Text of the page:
This wise decision by Amstrad did not solve all of the issues in the later models of Spectrum, but it solved some of the problems on the computer PCB. I have other articles on this website about the models of Spectrum and a whole series of article about the PSUs. I also sell all models of Spectrum and PSUs in the PopeyMon shop.

Why have I mentioned the power circuit in relation to the electrolytic capacitors? Because the power circuit is essential to the operation of the booting of the Spectrum. If the power circuit is not producing the correct voltages, then your Spectrum will not start up properly, if it starts up at all.

So if the capacitors in the power circuit are failing, then this can mean that the power circuit is not working correctly and your Spectrum fails. It can damage components that are particularly difficult to replace.

It is therefore wise to perform checks before starting up a Spectrum. I can perform these checks and more for you, when you send me your Spectrum.

I offer a service to replace all electrolytic capacitors with brand new and quality new ones – click here. While this may not fix all types of problems, it can prevent some problems from occurring now and in the future.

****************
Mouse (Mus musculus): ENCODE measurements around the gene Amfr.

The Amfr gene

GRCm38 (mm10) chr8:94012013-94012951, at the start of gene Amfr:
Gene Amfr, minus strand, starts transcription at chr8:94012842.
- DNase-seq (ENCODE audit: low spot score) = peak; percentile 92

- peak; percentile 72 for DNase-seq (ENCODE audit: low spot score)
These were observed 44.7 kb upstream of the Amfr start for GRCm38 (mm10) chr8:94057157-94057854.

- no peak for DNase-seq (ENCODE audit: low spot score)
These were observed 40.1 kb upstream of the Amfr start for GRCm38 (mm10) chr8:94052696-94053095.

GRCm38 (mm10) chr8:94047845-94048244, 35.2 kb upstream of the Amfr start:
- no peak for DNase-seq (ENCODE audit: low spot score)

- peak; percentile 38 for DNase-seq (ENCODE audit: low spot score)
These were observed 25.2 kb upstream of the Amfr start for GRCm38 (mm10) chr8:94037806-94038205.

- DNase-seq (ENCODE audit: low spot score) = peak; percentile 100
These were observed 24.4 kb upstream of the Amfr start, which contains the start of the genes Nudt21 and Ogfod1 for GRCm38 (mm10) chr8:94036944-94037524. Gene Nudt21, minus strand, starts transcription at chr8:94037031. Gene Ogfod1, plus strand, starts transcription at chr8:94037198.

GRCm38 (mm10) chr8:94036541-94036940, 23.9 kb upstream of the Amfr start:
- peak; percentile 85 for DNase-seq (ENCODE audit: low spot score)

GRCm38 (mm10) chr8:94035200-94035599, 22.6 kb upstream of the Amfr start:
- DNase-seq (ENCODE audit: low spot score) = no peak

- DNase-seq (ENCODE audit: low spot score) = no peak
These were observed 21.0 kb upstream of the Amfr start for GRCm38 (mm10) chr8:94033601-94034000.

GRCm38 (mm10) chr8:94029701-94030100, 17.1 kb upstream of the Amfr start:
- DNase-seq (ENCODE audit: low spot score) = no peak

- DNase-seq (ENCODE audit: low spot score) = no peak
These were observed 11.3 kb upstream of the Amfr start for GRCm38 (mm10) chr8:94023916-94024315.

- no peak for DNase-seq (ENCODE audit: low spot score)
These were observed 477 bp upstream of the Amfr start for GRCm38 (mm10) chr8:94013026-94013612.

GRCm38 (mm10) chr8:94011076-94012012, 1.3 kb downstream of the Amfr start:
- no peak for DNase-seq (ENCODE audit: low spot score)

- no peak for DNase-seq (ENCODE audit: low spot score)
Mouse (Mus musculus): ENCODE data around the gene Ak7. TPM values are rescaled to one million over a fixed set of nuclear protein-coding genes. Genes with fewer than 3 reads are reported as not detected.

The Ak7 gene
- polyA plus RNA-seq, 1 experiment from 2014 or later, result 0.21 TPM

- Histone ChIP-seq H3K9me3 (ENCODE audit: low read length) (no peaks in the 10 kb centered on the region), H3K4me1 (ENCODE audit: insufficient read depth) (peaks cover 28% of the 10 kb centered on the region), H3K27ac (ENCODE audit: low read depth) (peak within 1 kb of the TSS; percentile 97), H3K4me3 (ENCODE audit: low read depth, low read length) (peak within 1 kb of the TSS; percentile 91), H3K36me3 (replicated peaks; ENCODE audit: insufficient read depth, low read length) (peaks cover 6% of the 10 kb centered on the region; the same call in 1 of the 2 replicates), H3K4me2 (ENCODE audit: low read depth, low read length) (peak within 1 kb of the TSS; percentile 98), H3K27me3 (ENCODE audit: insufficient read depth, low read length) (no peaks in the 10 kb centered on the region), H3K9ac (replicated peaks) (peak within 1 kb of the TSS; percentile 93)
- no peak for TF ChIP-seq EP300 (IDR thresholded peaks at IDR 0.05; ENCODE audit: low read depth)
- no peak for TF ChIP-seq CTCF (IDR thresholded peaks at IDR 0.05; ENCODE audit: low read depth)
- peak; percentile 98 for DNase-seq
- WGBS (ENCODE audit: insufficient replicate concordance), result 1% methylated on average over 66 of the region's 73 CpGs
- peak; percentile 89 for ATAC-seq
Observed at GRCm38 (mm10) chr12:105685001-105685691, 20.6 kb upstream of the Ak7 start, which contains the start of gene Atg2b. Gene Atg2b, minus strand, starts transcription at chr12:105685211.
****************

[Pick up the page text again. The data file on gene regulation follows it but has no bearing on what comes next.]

The Spectrum Doesn’t Boot to the Sinclair Research Prompt

SPECTRUM START SCREEN

If the Spectrum does not start up to the white screen and Sinclair Research prompt, then there is a problem. When the Spectrum starts up, it performs a self-test and if the test is successful, you get the prompt. Possible causes could be the power circuit as described above. It could also be a host of other problems. If you cannot get all keys to work, then it is probably the keyboard membrane, as described above. If you cannot get a TV display, then the section above describes possible causes.

I offer a basic test, assess and first hour of repair service. If it takes longer, then I will let you know my assessment before doing any further work. This service is available for all models of Spectrum, and at the same cost – click here for more details.

Let me know what you are looking for, by getting in touch via the Contact form or contact details at this link here. I give discounts if you buy a bundle of products or services.

Thanks for coming to PopeyMon Games and Fun for all your Spectrum needs.

Sinclair ZX Spectrum Power Supplies – What Types Are There (Part 6)? – The First One? UK1200?

When I started doing the research, opening up lots of Spectrum power supplies, and writing this series of articles, I had thought that the UK1400 power supply was the first one for the Spectrum, as shown below.

Power Supply for Rubber Key and Plus Types of Sinclair ZX Spectrum

But I was told by members of the Spectrum community that there was a UK1200. I had never seen one in the flesh… UNTIL NOW!

I have got one NOW! How exciting!

Model name: UK1200

Input: 240V AC